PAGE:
Interviews by Heather Buckner
I work full-time for a builder, selling houses. In the evenings, Monday through Friday, I clean offices and then do Postmates. On the weekends, I manage my own business and do delivery. I have a lot more time to work because I don’t get to do the socializing that I would typically do. I mean, we can call, text, email, but that closeness, being able to hug and kiss on family and friends, I miss that.
I recently lost my mom, about a year ago. I have been able to find things to do that are positive, productive, to kind of fill in that gap of losing her. With driving, I have been able to not only pay off my credit cards but it has allowed me to adopt a family going through a little bit of a struggle. A young couple and their three children moved in [to the apartment above mine]. After my mom had passed, I just had an extreme amount of extra—extra food, just extra. And the first thing I thought was my mom would want me to share. When I moved, I put it on my calendar every month to make sure that I take them some items.
My favorite area, primarily, is Brookhaven during the week. When I’m at home, since I’m in Kennesaw, I pretty much stick to Smyrna, Marietta. This business is about time. If I have your hot food, I want to get it to you ASAP. Near Lenox Mall, it is so freaking congested. I picked up an order from the Palm at the Westin for a girl; she lived in the apartment building across the street. It took me longer to go in there and pick up the food and maneuver through traffic than it would have for her to walk across the street. I tell all my friends: As long as we, as consumers, continue to be lazy, there will be money to be made. Keep being lazy! I’m going to hand you a smile and your food.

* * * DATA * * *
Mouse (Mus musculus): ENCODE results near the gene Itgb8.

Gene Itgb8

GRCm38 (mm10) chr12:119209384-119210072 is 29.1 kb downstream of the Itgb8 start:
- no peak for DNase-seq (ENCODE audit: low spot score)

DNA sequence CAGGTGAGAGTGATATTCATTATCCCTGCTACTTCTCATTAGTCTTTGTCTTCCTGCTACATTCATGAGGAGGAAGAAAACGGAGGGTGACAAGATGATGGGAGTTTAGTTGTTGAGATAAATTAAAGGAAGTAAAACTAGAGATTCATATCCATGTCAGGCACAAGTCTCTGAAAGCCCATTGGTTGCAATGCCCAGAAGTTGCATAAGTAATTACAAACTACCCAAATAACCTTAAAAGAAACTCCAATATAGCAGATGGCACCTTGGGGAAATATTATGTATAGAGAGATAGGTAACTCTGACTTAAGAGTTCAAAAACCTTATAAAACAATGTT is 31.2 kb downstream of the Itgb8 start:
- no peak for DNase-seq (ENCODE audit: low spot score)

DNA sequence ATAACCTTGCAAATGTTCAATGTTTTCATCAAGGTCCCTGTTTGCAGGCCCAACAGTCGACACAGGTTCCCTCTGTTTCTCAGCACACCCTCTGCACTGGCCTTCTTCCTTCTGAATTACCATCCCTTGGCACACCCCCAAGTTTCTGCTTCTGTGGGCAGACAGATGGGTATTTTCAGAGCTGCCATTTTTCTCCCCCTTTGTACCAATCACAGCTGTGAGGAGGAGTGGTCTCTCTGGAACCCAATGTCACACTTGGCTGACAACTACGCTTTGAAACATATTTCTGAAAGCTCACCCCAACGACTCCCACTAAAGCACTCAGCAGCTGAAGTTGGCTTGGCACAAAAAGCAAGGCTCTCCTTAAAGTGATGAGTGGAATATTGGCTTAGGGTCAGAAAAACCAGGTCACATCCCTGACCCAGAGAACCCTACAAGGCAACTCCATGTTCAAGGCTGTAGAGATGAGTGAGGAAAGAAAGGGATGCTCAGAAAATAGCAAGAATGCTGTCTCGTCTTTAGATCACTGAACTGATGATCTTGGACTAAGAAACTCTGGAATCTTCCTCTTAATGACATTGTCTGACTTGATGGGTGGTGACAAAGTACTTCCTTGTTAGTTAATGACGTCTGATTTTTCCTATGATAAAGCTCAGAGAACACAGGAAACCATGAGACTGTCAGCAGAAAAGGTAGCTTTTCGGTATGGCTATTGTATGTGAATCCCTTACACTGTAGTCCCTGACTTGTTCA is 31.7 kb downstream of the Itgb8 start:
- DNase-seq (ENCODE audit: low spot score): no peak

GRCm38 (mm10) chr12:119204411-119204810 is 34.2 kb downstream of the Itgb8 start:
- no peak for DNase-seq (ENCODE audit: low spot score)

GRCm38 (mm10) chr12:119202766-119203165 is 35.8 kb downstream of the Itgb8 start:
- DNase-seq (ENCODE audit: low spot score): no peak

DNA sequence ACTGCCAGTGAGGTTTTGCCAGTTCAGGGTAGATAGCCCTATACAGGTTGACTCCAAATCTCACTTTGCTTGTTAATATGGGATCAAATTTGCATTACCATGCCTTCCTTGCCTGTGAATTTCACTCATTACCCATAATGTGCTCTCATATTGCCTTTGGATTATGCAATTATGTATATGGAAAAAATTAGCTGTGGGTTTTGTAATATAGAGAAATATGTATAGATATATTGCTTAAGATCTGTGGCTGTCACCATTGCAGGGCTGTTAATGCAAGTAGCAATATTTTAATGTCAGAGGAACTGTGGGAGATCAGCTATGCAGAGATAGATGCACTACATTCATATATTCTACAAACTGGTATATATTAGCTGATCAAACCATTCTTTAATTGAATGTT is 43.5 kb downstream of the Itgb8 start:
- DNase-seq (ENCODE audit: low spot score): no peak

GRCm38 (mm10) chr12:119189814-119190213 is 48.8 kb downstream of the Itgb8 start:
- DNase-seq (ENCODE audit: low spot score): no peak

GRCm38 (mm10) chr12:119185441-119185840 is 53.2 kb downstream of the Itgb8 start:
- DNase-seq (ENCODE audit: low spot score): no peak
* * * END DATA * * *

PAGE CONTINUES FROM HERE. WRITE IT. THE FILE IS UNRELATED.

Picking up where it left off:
Kimberly’s three favorite takeout meals:
I’ve been in restaurants and retail for a couple of decades now, and I just got burnt out. I wanted to get out of a brick and mortar and make my own schedule. I was driving for Uber, doing passengers, then, when Covid hit, I switched over to Uber Eats to minimize my exposure to people. My fiance works at the Flying Biscuit, but with everything shutting down during Covid, I was the main breadwinner. He was getting unemployment, which helped, but that put me out driving a lot more. On an average day, I’ll have a downtime of maybe five minutes between orders. Recently, I picked up a part-time job working three days a week at a restaurant in Midtown just to have a little more stability, a little paycheck coming in every couple of weeks that I could depend on.
I had a phone call with Uber today because our wages have dropped. They gave me a lame reason about lowering base payout to improve the in-app experience. Up until a couple of weeks ago, the minimum I would make on an order, without a tip, was around $4. I picked up a double-order today—you go to one restaurant, pick up two orders, and deliver to two separate people. The total payout on that was $3.82. That’s why I called them. Basically, I just made $1.91 per order on that. That’s barely gas money at this point, and I’m trying to make a living off of this? It’s just like any other service-industry job: We depend on tips to make money. I think a lot of people don’t realize that the driving industry is making [a few dollars] per order without tips. We need to change the system in America. We need to get to a place where we pay the service industry what they deserve.
Mathew’s three favorite takeout meals:
This article appears in our February 2021 issue.